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Senators say adding flights to National could slow FAA bill

Warner, Kaine, Cardin and Van Hollen say airport is at capacity

From left, Jack Potter, president and CEO of the Metropolitan Washington Airports Authority, Sen. Chris Van Hollen, D-Md., Sen. Tim Kaine, D-Va.,  Sen. Mark Warner, D-Va., and Sen. Ben Cardin, D-Md., told reporters Monday they oppose changes to Reagan National Airport’s slot and perimeter rules.
From left, Jack Potter, president and CEO of the Metropolitan Washington Airports Authority, Sen. Chris Van Hollen, D-Md., Sen. Tim Kaine, D-Va., Sen. Mark Warner, D-Va., and Sen. Ben Cardin, D-Md., told reporters Monday they oppose changes to Reagan National Airport’s slot and perimeter rules. (Bill Clark/CQ Roll Call)

The senators from Maryland and Virginia indicated Monday that they would oppose the chamber’s Federal Aviation Administration reauthorization bill if it adds long-distance flight slots to Ronald Reagan Washington National Airport, saying the airport is already at capacity. 

Under a perimeter rule by Congress set in the 1960s, National is essentially a short-haul airport, limited to flights within 1,250 miles with some exemptions. Democratic Sens. Mark Warner and Tim Kaine of Virginia and Benjamin L. Cardin and Chris Van Hollen of Maryland have opposed proposals from Delta Air Lines Inc. and lawmakers like Sen. Raphael Warnock, D-Ga., to add as many as 28 additional flight slots into the airport and 28 out, a total of 56.

The senators said at a Monday news conference at National that the extra flights would overload an airport already at capacity and siphon customers from the Washington Dulles International Airport, which has no flight restrictions but is located roughly 30 miles from downtown Washington. National is fewer than 5 miles away.

Advocates for additional slots and perimeter exemptions at National, such as Senate Commerce, Science and Transportation ranking member Ted Cruz, R-Texas, are aiming to add them to the chamber’s FAA reauthorization bill, which the panel could mark up as soon as next week. Warner, Kaine, Cardin and Van Hollen said the issue will slow down the bill’s passage.

“To add 56 more flights, it would upset all of these balances that are maintained by operating the airports the way that they’re currently operated,” Kaine said. “Let’s get an FAA bill done, and let’s not cloud up that important priority with members of Congress, who frankly aren’t experts in this, thinking they can micromanage something that they don’t truly understand.” 

Warner said the last time the slot and perimeter rule was litigated in Congress, it took an “additional three to four years to get an FAA reauthorization.” Warner said Dulles is 14 times larger, yet National sees a million more passengers per year. He added that they intend to “work constructively” on the FAA bill.  

Congress has provided 40 beyond-the-perimeter exemptions, or 20 round-trip flights, since 2000. According to a May FAA memo, National is the 10th most delayed airport in the national airspace system since the beginning of 2022, but only 19th in terms of operations, making it “more delay prone than most other airports.”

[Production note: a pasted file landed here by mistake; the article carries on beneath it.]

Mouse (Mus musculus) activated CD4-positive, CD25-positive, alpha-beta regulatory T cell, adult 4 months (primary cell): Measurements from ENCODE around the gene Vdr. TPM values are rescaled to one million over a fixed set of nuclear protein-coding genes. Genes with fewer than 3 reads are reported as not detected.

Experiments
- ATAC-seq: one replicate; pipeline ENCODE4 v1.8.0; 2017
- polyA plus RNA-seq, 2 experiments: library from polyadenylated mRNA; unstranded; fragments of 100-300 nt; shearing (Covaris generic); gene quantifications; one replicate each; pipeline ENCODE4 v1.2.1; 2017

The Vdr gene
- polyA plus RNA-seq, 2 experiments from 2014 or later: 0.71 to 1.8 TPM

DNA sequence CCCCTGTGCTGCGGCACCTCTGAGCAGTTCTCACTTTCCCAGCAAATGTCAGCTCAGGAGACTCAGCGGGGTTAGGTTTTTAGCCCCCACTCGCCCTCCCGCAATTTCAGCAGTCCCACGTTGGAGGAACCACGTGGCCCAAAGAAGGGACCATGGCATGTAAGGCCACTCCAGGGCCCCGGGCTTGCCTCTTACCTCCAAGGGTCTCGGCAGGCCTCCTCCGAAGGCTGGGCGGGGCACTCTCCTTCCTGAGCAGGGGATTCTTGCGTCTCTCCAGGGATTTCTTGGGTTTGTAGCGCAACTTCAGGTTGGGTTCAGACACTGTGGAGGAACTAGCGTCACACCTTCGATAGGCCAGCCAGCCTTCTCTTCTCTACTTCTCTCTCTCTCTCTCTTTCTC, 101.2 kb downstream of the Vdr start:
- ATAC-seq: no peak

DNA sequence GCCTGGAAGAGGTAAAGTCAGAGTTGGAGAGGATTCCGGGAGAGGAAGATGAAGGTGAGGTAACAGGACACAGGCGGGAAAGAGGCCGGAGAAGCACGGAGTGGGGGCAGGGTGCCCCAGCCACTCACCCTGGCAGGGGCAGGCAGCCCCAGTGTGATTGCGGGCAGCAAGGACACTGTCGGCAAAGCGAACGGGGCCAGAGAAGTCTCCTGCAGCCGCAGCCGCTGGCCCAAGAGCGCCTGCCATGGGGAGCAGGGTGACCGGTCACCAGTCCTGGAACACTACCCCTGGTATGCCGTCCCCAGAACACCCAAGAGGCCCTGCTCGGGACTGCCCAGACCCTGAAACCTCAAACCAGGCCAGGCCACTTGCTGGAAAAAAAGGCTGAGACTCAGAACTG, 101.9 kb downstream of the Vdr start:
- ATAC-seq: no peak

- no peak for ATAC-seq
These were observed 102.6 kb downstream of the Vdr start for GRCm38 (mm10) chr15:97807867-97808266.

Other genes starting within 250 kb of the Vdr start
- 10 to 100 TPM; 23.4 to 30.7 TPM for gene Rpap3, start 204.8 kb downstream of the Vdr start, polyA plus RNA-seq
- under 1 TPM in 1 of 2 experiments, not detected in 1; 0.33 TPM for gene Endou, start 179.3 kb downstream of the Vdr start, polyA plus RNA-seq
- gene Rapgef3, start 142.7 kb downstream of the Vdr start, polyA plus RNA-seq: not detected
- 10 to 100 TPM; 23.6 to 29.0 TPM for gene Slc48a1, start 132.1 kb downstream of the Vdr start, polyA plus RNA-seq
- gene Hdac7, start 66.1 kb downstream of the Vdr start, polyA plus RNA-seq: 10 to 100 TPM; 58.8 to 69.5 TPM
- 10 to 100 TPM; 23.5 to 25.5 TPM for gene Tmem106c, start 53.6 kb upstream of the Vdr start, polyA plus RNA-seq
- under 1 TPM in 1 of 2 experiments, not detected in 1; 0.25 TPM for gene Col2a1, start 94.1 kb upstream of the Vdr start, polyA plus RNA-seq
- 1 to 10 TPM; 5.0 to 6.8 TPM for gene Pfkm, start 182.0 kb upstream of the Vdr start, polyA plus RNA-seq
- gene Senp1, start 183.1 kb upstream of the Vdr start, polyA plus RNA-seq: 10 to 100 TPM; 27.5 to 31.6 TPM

The agency estimated that an additional 20 round-trip flights would increase delays by 26 percent.

Advocates for slot and exemption additions say extra flights would meet the travel demands for residents of D.C. and its growing metropolitan area as well as tourists. It also would make for a faster commute for many members of Congress from outside of the current 1,250-mile perimeter. 

Delta, which has been lobbying for the additional slots, says  customers are potentially losing “hundreds of millions of dollars in value on routings impacted by the rule” and estimated it causes 40 percent of beyond-perimeter passengers to make at least one connection when flying to or from National. The airline said in June it had met with 30 members of Congress to advocate for additional slots. 

Cruz and other lawmakers like Sens. Jon Tester, D-Mont., and Mitt Romney, R-Utah, have said they would support additional slots. Warnock and Sen. Jon Ossoff, another Georgia Democrat, say they support additional slots even though Georgia is within the perimeter. Delta is based in Atlanta. 

“You have some members of the United States Senate trying to convenience themselves, even though it will inconvenience everybody else, including the flying public,” Van Hollen said.

Amid talk that Cantwell and Cruz had reached an agreement to add four long-distance slots, a markup scheduled for June was delayed to continue negotiations on a pilot training provision. It’s not clear if the Cantwell-Cruz agreement remains intact. 

The perimeter debate has also reached the House FAA reauthorization bill.

Rep. Burgess Owens, R-Utah, offered an amendment during the June markup that would create 28 new perimeter exemptions in total. Rep. Mike Bost, R-Ill., filed an amendment that would limit exemptions unless the Transportation Department finds doing so wouldn’t decrease competition, strain current operations at National and stress the aviation workforce, among other standards. 

Both withdrew their amendments with promises from Transportation and Infrastructure Chair Sam Graves, R-Mo., and ranking member Rick Larsen, D-Wash., that they would continue discussions on the matter. The House is expected to bring its FAA bill to the floor next week. 

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